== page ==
Rerun on the ’67 lines
The brouhaha over President Obama’s call last week for an Israeli-Palestinian settlement "based on 1967 lines, with mutually agreed swaps" died down after Obama stressed in his speech Sunday to AIPAC that his position meant the border should not return to the pre-1967 lines, and Israeli Prime Minister Benjamin Netanyahu, who had called the pre-1967 lines "indefensible," decided instead to focus on the positive in Obama’s speeches.
What made last week’s commotion by the Israeli leader more than a little puzzling is that this is not the first time the Obama administration has publicly espoused that position.
U.S. Secretary of State Hillary Clinton made a nearly identical call last November — in a joint statement posted on the website of Israel’s Foreign Ministry on Nov. 11, 2010:
The Prime Minister and the Secretary agreed on the importance of continuing direct negotiations to achieve our goals. The Secretary reiterated that "the United States believes that through good-faith negotiations, the parties can mutually agree on an outcome which ends the conflict and reconciles the Palestinian goal of an independent and viable state, based on the 1967 lines, with agreed swaps, and the Israeli goal of a Jewish state with secure and recognized borders that reflect subsequent developments and meet Israeli security requirements." Those requirements will be fully taken into account in any future peace agreement.
Bibi in the U.S.: No lure for the Palestinians
Several weeks ago, when Netanyahu scheduled this week’s address to a joint meeting of Congress, many Israelis and American Jews hoped the prime minister would announce some sort of proposal that would lure the Palestinians back to the negotiating table, with an eye toward derailing the Palestinian plan to seek recognition of statehood at the United Nations in September. But then Fatah, the faction that controls the Palestinian Authority, reached a reconciliation agreement with Hamas, the terrorist group that controls the Gaza Strip, and the pressure came off Netanyahu to make some sort of grand gesture.
When he spoke in Congress on Tuesday, Netanyahu delivered a forceful argument for why Israel represents a democratic model for the Middle East, why Iran’s quest for nuclear weapons must be confronted and why the Palestinian Authority must drop its affiliation with Hamas. Congress greeted him warmly, and it was the sort of speech Israel’s defenders would do well to deliver on college campuses across the country.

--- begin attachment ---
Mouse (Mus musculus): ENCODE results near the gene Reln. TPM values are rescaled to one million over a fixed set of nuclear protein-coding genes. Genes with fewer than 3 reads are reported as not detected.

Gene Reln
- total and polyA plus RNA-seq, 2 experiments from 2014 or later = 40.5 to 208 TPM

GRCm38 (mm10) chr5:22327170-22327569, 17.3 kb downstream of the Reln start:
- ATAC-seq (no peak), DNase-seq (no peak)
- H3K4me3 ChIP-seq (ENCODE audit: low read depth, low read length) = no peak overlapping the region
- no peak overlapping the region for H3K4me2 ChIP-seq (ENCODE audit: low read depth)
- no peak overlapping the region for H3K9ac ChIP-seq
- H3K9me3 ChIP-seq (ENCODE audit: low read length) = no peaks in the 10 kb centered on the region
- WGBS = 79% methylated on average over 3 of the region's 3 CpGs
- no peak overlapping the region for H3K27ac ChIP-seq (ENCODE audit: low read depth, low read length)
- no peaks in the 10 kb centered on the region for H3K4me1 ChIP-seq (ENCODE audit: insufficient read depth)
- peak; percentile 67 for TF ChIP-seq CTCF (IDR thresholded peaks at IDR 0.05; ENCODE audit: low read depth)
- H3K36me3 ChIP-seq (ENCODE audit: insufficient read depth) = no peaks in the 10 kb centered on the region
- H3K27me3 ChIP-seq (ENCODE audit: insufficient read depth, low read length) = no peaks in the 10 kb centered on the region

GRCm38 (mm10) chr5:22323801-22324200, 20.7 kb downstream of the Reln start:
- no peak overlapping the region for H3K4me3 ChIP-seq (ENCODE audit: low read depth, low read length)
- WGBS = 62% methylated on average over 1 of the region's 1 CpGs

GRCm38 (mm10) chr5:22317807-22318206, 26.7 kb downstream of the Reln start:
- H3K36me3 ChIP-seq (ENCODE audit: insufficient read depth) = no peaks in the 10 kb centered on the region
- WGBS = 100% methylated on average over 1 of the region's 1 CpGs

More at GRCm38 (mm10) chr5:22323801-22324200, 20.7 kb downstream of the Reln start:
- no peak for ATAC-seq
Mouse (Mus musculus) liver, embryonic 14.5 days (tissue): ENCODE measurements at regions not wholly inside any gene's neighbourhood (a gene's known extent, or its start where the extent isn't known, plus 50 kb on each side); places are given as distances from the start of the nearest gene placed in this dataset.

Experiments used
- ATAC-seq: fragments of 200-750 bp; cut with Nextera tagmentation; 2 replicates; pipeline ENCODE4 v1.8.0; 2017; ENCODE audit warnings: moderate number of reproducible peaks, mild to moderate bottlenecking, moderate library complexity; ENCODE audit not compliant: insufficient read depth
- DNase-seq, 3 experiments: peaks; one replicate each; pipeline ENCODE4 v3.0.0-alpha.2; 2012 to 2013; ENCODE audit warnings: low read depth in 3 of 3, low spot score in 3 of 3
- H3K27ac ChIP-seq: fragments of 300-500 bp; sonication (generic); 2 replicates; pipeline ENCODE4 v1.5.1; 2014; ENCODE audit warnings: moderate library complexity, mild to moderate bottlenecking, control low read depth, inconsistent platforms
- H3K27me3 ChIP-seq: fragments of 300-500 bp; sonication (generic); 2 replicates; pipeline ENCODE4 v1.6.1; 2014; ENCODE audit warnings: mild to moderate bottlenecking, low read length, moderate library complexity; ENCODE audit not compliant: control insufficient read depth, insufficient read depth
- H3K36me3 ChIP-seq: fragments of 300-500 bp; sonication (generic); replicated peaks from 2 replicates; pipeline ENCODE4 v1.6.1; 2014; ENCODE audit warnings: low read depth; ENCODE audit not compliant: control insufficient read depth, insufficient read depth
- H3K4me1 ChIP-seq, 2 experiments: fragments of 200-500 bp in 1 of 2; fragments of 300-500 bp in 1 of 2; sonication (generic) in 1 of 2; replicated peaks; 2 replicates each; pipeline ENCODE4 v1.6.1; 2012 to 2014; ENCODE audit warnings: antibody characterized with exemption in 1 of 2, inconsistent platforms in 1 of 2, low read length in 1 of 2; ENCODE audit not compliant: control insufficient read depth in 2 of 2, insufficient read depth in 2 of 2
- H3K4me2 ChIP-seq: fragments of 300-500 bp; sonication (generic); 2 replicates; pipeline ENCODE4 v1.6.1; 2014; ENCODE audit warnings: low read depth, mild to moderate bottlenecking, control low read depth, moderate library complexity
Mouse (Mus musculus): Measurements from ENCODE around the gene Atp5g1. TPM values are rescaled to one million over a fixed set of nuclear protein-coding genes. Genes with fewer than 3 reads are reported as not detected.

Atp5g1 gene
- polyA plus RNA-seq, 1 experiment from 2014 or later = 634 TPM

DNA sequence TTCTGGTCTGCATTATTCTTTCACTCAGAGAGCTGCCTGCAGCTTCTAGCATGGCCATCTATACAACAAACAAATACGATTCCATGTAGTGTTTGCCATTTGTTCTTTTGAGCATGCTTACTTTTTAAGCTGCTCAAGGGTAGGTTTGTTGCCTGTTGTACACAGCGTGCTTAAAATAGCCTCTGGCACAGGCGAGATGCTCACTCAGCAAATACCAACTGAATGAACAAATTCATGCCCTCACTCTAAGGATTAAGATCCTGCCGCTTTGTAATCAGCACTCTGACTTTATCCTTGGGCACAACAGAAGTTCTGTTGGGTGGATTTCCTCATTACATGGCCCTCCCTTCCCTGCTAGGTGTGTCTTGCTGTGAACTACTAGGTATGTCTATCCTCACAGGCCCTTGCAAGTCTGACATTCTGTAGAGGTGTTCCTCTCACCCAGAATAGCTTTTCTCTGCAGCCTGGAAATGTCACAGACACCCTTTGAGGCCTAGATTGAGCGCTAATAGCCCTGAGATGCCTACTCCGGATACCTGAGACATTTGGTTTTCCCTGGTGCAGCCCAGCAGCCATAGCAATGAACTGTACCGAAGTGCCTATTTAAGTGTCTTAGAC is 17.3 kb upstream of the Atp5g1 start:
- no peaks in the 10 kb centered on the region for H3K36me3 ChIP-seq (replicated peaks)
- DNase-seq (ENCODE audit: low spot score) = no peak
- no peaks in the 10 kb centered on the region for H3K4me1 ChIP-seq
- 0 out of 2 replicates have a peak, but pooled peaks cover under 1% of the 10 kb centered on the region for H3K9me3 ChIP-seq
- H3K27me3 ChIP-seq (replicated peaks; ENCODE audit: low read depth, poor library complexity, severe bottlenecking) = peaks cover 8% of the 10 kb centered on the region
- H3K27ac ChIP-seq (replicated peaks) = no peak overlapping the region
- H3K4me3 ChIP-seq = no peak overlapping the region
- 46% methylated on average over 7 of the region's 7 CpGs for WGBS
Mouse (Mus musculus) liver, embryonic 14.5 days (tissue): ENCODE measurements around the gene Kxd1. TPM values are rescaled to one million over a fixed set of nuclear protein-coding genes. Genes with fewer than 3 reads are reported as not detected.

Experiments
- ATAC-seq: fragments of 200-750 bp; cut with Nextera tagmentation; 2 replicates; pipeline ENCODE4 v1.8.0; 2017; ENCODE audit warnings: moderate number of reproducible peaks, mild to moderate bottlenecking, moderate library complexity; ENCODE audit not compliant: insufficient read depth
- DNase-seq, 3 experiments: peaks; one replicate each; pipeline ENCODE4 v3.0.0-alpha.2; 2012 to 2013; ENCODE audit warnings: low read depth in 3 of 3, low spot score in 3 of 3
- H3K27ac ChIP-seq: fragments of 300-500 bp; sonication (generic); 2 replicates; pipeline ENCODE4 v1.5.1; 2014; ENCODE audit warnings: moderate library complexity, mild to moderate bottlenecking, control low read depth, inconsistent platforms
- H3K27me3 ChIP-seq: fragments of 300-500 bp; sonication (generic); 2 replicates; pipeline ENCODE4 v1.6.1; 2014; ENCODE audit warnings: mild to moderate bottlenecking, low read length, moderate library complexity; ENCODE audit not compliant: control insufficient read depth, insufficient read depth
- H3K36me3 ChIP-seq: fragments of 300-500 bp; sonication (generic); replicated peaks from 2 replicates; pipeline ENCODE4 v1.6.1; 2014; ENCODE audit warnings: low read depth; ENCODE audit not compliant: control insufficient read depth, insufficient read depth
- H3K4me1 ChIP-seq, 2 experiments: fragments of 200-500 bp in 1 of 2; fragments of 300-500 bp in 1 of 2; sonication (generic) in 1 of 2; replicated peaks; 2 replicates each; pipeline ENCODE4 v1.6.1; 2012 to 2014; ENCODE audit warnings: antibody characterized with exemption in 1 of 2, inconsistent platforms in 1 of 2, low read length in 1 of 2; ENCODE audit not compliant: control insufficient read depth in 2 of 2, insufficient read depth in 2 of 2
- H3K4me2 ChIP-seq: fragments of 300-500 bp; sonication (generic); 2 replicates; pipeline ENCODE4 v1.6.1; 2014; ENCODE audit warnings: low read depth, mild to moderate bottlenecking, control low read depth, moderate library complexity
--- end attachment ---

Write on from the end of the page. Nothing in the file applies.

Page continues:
What was absent was anything to convince the Palestinians — or their many supporters around the world — that sitting down and talking with Netanyahu would be better than taking the case for statehood directly to the United Nations.
So around the world — and on some editorial pages in Israel and America — the speech was seen as a setback to bilateral Israeli-Palestinian negotiations. It also may make it more difficult for the Obama administration to convince European nations — apparently seen as a moral force in the U.N. — to side with America and Israel in opposing the Palestinian U.N. bid.
Despite the Palestinian Authority’s refusal to sit down with Israel and preference for an alliance with Hamas, Netanyahu delivered a speech that made him sound like the intransigent party in the Israeli-Palestinian dispute. The Palestinians, having been offered more land by previous Israeli prime ministers, appear to be waiting Bibi out.
Iran: Back on the Agenda?
In both of their speeches to the American Israel Public Affairs Committee, President Obama and Netanyahu sought to shift focus back to Iran’s march toward nuclear weapons. Eclipsed in recent months by reporting on the Arab Spring, the Iran problem showed some signs of attention this week.
The European Union announced expanded sanctions against entities believed to be acting as front companies for Iran. On Tuesday, the International Atomic Energy Agency formally announced that Tehran has been working on constructing a trigger mechanism for a nuclear weapon. The United States announced sanctions against several new companies for dealing with Iran, including one from Israel.
Syria on the outs
The EU also announced new sanctions against the Syrian regime, which has killed hundreds of protesters over the last two months. Even Turkey, which in recent years has been building close ties with Damascus, came down hard on Syria.
Signs of change in Egypt
The new Egyptian regime announced this week it would permanently reopen the border with Gaza. Though this change didn’t get much media attention, it effectively ends the seige of the Hamas-run strip. Now that goods from cellphone chargers to rocket material no longer need to be smuggled through secret tunnels running under the border, Israel faces a new challenge in trying to stem the flow of weaponry into the territory.
Jews of Joplin safe
The two Jewish brother who were reported missing after this week’s devastating tornadoes hit Joplin, Mo. were found. Between the missing and the dead, the death toll from the single-deadliest tornado disaster in U.S. history is expected to reach into the hundreds.